Alex Enfiedjian 02:58 one, God doesn’t give up on people, right? Like God never gave up on me, God never gave up on you. And he likes to take us from where we are to where we need to be. And so unfortunately, for the leader, that means that we have conversations with people to help them see where we want them to be, it can be incredibly uncomfortable, and nobody likes to do that. But here’s what I would suggest you do. Before you pinpoint these particular individuals and sit them down and say, here’s what I need from you, I would make sure that you’ve been clear to the whole group, the whole team, what you need them to be and what you need them to do. So hey, guys, we’re gonna have a meeting. And I want to share my vision for our ministry. Here’s what we need, from you spiritually, where each of you needs to be at spiritually with the Lord. These are the types of characteristics and the types of people that we are asking you to be. If you feel like you’re not there, then let me know let’s talk about that. And that can open a dialogue with that person who’s spiritually not quite ready. But paying that clear vision of what you expect from them is helpful. Because if you haven’t said that to the whole team, and they don’t know what you expect of them, both spiritually and musically, then there’s really no standard to hold them to down the line or even right now. And so you have to first like let the vision in your head be clear, so that there’s a standard that everybody is working off of, and everybody’s working out the same standard. And it’s not just a one time conversation. It’s a multiple time conversation. For example, when I first came here, I had musicians who were incredibly busy, busy musically like they were like playing way too much. And I promised Josh I probably said, Hey, guys, we need to simplify Hey, simpler is better for two years for two years straight before They even started to like, grasp the concept and internalize it. And as I would got clearer and clearer with the vision, the people who didn’t really want to go forward with me fell off the back of the train. And I do talk about that in the episode I recommended that you listen to the episode is called 13 ways to win win starting at a new church because it talks about inheriting a team. I think I even wrote a chapter of a book that I haven’t released yet, and maybe never will. But I’ll send that to you in the email as well. Because I think I wrote about inheriting a team. So yeah, create a clear vision, continue to reiterate what you’re expecting. And then if people aren’t hitting that vision, then you can have private conversations with them. Like, Hey, I noticed that your social media posts haven’t been very godly. Let’s talk about that. Like, how can we honor the Lord in our social media posting? How can I help you understand that better, those types of posts aren’t acceptable for a team member? Why because we represent Jesus to our church, we represent Jesus, we’re leadership, we’re spiritual leadership of our church, we stand on a platform, blah, blah, blah, then you start to have those conversations. And in your conversations with these people, you’re always for them, you’re always for the people. So I would just encourage you to be for your team. And also, I did an episode called How to have hard conversations with your team. And so you can check that out as well. And I’ll put a link in the email back to you. But it’s not easy to have hard conversations, but you will never have the team you want if you do not have those conversations. So it’s not confrontation, it’s called speaking the truth in love, you’re for the person, you want the best for the person, and you want to help them grow, just like God continues to be faithful and wants to help us grow. He points out our flaws, and he gives us 25 chances. Now here’s here’s the thing, if somebody can’t keep up, it should become abundantly clear that they are not hitting the standard, like, you should be so clear with what the standard is that eventually they realize, you know what, this, this isn’t working for me, this isn’t for me, and I’m not keeping up and I just gotta, I gotta step down. Or if if they refuse to step down, then you’ll have to say, hey, look, we’ve had this conversation 25 times. Like, I just don’t think this is the right team for you anymore. And so I’m gonna ask you to serve in a different part of the church, you’re still loved. It’s just this isn’t a great fit. Now for the vocal person. Same kind of situation like, hey, I need you to work on your blending, can you can you please tell him but back the vibrato, and always tell them why always explain why. Because if they don’t understand why, then they won’t really buy into what you’re asking them to do. But if you say, Hey, your vocal style, your vibrato is very draws attention to itself, and it doesn’t blend with the other singers. And in a church setting, we don’t want to draw attention to ourselves, we want to blend. So you know, please, can you work on that, and then I’ll be very honest with you in two weeks, I’ll let you know if you’re doing better or if you need to continue to work on that. And then like in two weeks, if they still are, like not singing how you need them to sing these, uh, hey, you know, we talked two weeks ago, I think maybe I might not be able to help you. But maybe you can go see a vocal coach, and the church will pay for the first lesson. And you can see if if you’ll get better. But if you continue to draw attention to yourself through your vocal style, then I don’t know if it’ll work out. So again, those conversations are horrible. And it feels all like knotted inside your hearts all you know, knot in your stomach all nodded, and you’re just like, but that’s what it means to be a leader, you’ve got to take the team where you need them to go. I would say that you got to give people a chance. You’ve got to set a clear vision and expectations. And then you’ve got to have conversations with them, and be patient with them. And hopefully you’ll win your brother You know, in or sister in a sense, you’ll win them you’ll you’ll get the team member you want. But I’ve lost a few team members over the years that I’ve been at my church, they just haven’t wanted to continue for whatever reason, maybe two or three of them, maybe four of them. And in those cases, it usually is a blessing subtraction, you know, so don’t lose heart but do everything in love. So, man, I hope this helps you and cool. Thanks for letting me speak into your leadership.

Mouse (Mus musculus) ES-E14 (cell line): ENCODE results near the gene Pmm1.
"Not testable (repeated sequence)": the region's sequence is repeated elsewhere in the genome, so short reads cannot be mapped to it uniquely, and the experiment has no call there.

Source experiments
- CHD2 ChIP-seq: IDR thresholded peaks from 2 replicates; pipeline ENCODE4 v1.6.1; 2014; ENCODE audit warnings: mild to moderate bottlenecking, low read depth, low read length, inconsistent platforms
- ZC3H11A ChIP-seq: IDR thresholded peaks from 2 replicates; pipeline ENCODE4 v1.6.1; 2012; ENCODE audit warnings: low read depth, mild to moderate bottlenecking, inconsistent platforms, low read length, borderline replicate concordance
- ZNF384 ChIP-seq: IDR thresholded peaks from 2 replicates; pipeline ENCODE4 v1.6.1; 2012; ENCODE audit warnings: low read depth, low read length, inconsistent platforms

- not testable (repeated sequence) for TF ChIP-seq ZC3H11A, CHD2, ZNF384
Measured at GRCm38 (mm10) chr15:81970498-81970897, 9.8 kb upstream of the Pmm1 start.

Alex Enfiedjian 09:26 Hi, bye